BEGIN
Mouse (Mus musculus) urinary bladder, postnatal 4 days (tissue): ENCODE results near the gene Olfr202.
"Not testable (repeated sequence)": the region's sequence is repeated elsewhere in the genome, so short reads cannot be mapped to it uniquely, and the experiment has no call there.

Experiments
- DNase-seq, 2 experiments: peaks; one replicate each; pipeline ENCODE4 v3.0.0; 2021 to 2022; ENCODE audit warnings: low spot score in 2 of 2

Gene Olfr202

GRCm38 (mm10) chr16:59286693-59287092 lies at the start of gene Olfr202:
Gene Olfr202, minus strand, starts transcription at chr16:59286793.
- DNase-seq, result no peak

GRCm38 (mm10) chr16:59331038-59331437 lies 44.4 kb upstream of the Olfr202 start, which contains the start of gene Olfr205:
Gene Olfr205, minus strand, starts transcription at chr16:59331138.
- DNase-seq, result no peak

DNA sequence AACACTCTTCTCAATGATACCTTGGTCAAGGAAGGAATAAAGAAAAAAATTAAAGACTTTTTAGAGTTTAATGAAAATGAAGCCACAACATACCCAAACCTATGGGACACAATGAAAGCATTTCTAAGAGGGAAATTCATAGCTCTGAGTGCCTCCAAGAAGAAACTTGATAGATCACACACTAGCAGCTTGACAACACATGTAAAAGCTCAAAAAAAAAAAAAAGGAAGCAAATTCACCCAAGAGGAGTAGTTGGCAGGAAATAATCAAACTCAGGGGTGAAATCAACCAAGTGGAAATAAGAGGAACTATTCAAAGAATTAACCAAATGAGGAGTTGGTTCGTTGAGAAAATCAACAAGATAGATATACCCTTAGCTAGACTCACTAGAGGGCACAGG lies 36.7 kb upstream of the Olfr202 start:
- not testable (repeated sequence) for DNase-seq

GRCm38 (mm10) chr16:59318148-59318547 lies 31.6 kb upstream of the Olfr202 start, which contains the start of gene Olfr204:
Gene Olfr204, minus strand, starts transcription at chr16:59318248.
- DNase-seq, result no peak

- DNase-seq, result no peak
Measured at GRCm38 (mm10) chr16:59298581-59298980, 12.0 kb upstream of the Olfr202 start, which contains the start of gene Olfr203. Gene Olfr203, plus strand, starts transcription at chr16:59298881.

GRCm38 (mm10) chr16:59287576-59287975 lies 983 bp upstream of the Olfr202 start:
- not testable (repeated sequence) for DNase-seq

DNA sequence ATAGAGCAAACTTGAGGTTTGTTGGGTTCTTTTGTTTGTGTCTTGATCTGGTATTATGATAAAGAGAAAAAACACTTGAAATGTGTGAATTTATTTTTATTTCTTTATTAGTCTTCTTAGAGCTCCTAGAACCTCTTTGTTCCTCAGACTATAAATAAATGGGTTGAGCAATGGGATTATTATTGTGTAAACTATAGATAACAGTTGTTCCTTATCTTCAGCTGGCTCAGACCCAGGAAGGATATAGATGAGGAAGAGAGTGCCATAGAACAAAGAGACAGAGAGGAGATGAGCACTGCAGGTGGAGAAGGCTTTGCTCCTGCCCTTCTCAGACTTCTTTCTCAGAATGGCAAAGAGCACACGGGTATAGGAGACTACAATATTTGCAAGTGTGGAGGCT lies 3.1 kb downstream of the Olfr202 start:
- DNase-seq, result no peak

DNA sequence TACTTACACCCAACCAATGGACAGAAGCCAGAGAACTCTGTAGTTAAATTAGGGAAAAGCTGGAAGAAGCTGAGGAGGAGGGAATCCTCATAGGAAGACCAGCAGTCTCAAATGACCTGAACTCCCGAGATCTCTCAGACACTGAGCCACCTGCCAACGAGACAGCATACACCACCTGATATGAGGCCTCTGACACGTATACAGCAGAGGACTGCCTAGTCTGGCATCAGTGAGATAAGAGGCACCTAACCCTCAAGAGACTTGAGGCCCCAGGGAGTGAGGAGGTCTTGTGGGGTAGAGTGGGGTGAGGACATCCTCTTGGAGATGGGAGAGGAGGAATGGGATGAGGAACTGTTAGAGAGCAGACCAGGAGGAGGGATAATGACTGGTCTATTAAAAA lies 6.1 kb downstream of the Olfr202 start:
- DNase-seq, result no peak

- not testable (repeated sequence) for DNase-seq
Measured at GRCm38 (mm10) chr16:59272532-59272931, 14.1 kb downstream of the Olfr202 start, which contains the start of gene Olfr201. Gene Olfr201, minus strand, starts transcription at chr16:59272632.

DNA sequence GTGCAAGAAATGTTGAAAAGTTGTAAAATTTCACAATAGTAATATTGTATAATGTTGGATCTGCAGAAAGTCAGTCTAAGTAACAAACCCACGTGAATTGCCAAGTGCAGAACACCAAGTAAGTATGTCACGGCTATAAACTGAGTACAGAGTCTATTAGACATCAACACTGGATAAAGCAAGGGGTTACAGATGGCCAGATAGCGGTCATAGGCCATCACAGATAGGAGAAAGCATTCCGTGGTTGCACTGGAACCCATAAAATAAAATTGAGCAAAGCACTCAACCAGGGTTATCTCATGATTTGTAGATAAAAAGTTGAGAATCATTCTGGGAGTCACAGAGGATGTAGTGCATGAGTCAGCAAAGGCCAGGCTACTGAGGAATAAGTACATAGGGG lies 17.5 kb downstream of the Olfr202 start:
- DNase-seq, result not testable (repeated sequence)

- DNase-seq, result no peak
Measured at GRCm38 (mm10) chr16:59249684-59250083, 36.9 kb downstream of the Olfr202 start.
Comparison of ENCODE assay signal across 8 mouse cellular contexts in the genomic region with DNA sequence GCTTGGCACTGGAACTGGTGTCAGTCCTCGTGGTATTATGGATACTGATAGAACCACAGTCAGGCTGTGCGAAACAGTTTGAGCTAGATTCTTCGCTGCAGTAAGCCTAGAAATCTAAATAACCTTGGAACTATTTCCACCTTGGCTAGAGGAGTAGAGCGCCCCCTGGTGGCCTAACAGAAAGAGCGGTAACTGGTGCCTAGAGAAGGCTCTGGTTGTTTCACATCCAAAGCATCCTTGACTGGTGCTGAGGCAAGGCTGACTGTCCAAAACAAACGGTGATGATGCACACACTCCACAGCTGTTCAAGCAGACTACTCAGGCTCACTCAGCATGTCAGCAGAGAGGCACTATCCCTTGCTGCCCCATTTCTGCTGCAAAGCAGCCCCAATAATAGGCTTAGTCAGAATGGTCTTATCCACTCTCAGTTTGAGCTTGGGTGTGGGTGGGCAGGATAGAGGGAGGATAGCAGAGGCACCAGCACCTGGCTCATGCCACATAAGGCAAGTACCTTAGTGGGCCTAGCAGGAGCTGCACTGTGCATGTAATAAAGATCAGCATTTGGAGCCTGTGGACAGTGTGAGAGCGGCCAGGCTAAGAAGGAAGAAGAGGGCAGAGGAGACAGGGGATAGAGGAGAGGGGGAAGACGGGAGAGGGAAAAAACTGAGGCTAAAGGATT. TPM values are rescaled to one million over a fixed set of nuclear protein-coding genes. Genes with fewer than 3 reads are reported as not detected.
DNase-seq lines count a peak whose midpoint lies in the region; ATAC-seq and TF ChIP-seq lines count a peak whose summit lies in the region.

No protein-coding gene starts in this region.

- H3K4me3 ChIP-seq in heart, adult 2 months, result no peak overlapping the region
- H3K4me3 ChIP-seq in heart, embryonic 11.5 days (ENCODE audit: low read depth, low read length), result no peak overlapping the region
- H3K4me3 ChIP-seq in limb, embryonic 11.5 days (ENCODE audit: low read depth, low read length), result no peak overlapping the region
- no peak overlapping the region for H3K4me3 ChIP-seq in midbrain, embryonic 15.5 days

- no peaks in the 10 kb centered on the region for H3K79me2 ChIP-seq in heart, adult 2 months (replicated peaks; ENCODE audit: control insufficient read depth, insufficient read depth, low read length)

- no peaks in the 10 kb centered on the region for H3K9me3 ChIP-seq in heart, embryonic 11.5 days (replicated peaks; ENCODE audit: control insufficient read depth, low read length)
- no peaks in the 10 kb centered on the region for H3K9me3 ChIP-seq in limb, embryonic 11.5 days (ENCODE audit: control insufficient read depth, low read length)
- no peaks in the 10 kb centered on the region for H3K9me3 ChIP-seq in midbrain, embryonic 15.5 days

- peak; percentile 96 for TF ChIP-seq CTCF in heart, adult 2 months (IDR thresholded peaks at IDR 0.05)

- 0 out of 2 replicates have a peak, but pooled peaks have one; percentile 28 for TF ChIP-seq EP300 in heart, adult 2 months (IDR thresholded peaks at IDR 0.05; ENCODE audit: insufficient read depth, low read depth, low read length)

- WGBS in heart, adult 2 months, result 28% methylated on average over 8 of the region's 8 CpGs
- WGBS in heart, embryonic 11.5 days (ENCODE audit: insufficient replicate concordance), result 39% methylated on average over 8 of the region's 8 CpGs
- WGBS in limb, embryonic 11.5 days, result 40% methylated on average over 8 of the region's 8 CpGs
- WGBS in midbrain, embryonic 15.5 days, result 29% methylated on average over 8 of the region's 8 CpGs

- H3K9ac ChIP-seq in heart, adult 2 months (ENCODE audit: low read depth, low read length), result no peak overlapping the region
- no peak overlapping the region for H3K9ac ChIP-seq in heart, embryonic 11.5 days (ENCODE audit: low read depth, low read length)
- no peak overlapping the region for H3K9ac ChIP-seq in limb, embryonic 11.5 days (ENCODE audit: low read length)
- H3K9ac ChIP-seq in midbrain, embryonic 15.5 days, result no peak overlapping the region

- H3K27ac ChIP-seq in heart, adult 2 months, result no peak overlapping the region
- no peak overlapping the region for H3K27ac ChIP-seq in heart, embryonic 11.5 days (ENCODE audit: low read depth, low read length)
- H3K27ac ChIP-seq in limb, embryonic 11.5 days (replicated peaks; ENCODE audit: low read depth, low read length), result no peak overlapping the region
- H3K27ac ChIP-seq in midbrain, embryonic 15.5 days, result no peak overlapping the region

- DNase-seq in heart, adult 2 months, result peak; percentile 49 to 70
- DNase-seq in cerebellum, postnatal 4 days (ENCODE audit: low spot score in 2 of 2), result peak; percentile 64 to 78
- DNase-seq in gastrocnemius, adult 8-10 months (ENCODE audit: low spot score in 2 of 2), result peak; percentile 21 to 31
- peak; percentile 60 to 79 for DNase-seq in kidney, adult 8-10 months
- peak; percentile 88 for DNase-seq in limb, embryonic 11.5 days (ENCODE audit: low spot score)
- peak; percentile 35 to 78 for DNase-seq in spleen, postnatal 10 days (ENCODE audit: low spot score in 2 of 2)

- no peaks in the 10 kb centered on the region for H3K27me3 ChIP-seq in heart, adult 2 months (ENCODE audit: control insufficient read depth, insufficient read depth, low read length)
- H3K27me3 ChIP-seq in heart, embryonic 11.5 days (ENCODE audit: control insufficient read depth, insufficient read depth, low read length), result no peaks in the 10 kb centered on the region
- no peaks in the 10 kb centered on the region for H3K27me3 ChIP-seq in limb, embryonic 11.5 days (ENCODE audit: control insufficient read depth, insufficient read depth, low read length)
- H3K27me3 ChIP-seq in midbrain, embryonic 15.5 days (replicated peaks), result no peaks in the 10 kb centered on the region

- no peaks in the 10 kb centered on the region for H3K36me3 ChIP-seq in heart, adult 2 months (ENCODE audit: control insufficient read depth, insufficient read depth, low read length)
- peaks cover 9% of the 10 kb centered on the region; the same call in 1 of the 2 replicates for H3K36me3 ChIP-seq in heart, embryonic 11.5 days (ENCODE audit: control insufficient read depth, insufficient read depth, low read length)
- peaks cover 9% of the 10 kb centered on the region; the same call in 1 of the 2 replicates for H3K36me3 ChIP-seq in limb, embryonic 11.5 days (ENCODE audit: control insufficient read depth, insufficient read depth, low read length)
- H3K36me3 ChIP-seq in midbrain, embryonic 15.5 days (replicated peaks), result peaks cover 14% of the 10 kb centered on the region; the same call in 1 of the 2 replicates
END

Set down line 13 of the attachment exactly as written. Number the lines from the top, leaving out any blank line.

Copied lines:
- not testable (repeated sequence) for DNase-seq